Incidences of pollution will have a significant impact on funding throughout AMP7. It’s, therefore, vital that businesses involved in water and wastewater treatment focus on preventing chemical leakages. Hiring or purchasing bunds, structures that underly and wall-off areas containing hazardous chemicals or liquids, thereby providing containment in the event of leaks, represents a small investment. However, it drastically reduces the risks associated with storing chemicals.
Businesses have an array of choices to make when it comes to selecting a bund suitable for their needs. They can opt for a permanent bund, built directly on the treatment site or manufactured off-site, transported and then installed. Temporary or portable bunds, used for smaller volumes, meanwhile, are made from lighter materials. They include intermediate bulk containers (IBC) bunds, which when constructed for movement by forklift trucks are often referred to as pallet bunds.
The most suitable material for the bund must be considered and selected based on several factors, including the size of the storage containers, the nature of the chemical stored, and the bund’s position and environment. The decision is also strongly affected by whether it will be built on-site or manufactured off-site.
The most traditional permanent bunds are built with concrete, brick or block walls, standing on concrete floors. These materials, and any mortar used in the masonry walls, must be watertight and capable of resisting the chemicals.
In recent years, as off-site bund manufacture has grown in popularity, different materials and construction methods have become more common. One alternative for permanent bunds is prefabricated steel. However, this is susceptible to both atmospheric corrosion and attack by the stored chemical, so a special resistant coating must be applied to it.
Together with the growth in off-site and modular manufacture of chemical dosing systems, there has been a considerable evolution in bund construction methodology and design in recent years. For packaged systems up to around 30,000 litres, fabricated polyethylene (PE) or polypropylene (PP) bunds with a rectangular footprint are now commonplace. However, certain design issues must be addressed if they are to be considered viable alternatives to civil-engineered bunds constructed on-site.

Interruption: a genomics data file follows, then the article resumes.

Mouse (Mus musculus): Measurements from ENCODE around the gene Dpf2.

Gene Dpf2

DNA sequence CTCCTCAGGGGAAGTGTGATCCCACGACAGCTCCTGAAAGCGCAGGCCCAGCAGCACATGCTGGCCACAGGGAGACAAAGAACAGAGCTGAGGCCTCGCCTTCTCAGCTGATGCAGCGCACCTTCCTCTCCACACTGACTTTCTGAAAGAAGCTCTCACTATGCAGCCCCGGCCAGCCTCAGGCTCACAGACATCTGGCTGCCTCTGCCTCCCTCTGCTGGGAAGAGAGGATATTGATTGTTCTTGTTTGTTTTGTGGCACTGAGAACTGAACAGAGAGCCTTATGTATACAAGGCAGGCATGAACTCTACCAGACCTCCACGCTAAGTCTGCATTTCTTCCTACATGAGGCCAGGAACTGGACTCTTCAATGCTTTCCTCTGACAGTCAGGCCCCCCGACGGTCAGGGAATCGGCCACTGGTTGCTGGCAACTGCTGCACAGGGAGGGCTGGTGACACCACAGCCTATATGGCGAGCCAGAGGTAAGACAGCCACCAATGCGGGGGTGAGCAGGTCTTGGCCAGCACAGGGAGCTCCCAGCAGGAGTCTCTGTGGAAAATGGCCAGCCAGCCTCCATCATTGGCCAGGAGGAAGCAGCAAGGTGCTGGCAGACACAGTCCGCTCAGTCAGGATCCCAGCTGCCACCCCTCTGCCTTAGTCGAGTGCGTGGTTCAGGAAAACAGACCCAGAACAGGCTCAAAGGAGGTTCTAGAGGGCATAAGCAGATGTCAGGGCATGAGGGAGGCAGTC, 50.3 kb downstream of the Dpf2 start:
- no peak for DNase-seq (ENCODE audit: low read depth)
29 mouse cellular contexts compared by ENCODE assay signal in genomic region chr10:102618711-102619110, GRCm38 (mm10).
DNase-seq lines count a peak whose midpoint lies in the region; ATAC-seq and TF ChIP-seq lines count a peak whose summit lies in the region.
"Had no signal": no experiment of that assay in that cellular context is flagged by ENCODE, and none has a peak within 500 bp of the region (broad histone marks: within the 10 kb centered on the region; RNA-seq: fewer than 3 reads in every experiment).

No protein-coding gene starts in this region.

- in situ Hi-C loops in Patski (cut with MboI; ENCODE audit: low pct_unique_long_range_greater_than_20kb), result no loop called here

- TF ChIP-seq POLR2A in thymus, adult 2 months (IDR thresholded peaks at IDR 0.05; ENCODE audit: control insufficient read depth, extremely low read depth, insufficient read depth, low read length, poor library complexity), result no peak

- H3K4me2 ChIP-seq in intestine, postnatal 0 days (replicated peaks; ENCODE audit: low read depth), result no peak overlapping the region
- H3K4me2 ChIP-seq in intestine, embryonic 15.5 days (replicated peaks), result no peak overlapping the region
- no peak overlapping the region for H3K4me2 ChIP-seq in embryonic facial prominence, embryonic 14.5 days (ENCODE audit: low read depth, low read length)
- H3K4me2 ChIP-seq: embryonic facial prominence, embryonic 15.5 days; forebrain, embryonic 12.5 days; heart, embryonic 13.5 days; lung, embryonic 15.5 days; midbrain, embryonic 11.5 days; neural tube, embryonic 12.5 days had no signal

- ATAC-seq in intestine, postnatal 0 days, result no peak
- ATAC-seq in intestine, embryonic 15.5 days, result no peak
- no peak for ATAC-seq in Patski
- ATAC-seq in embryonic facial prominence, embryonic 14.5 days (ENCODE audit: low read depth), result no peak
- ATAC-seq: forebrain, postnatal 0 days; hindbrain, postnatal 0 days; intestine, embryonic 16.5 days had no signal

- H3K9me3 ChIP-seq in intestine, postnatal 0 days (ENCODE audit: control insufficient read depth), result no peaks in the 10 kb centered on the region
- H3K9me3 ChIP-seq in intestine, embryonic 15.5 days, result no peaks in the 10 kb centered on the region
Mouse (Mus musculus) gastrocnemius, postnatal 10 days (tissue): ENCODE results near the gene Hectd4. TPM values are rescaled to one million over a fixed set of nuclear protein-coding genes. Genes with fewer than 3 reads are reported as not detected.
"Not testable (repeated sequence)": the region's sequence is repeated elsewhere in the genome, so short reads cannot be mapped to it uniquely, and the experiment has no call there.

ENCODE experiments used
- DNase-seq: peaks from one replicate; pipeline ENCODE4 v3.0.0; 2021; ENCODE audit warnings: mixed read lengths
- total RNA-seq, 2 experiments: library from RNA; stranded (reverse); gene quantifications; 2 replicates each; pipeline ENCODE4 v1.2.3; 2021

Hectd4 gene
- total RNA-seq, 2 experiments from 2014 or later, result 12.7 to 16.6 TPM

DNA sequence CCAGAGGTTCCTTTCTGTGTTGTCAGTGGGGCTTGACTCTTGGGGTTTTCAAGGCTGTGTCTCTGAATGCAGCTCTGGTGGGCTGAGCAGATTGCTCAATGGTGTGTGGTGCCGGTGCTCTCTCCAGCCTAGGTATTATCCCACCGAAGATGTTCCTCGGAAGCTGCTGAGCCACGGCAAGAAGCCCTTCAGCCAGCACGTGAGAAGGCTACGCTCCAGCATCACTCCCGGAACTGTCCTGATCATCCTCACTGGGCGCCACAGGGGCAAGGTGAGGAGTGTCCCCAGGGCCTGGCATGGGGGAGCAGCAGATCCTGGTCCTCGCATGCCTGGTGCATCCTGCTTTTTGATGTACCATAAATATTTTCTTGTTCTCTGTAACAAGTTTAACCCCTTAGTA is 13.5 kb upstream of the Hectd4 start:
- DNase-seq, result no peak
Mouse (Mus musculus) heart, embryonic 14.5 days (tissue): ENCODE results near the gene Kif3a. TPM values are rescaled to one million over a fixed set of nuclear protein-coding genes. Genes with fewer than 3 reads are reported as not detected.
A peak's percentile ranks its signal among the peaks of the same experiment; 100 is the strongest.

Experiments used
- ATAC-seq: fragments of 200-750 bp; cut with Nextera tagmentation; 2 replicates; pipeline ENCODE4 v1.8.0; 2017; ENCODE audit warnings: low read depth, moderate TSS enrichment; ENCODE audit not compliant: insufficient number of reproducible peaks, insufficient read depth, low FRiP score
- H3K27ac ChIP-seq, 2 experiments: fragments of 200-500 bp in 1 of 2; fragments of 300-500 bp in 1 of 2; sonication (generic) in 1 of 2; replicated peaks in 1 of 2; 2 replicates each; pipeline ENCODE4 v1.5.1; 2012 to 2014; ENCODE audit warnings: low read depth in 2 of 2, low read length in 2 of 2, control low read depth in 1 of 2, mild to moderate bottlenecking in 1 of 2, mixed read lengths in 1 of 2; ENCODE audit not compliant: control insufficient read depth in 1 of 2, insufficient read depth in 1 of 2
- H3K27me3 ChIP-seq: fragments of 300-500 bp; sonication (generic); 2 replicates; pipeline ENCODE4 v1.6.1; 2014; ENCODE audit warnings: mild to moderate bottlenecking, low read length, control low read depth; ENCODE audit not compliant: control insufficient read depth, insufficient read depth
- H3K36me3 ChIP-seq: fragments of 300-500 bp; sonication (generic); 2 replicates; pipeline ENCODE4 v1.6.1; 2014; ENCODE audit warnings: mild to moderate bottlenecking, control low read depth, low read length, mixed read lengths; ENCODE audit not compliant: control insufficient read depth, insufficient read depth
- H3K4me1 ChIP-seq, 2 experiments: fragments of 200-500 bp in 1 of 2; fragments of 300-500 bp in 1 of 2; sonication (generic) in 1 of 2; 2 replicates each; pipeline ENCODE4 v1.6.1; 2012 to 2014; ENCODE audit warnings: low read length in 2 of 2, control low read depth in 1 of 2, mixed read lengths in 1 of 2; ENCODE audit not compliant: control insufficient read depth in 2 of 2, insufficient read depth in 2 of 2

When it comes to choosing the capacity of your bund, the UK WIMES: Water Industry Mechanical and Electrical Specifications stipulate that it should be 110% of the total storage capacity of the largest tank or 25% of the total capacity of all tanks, whichever is the greater. However, requirements for outdoor bunds may differ a little between individual water companies. Thames Water, for example, insists on sizing at 110%, while Yorkshire Water extends this to 130% in its own specifications.
Finally, bunds must be protected from the elements and rigorously maintained if they are to function correctly in the long term.
Taking all of this into account, the safest approach is often to buy or hire complete chemical storage and dosing equipment set-ups from WES. They come with the most appropriate bunds, as well as all necessary filling and safety systems, and all components are pre-assembled and pre-tested. For easy installation and integration with the plant’s existing operation, each delivery is also accompanied by the right pipework, connectors and control features.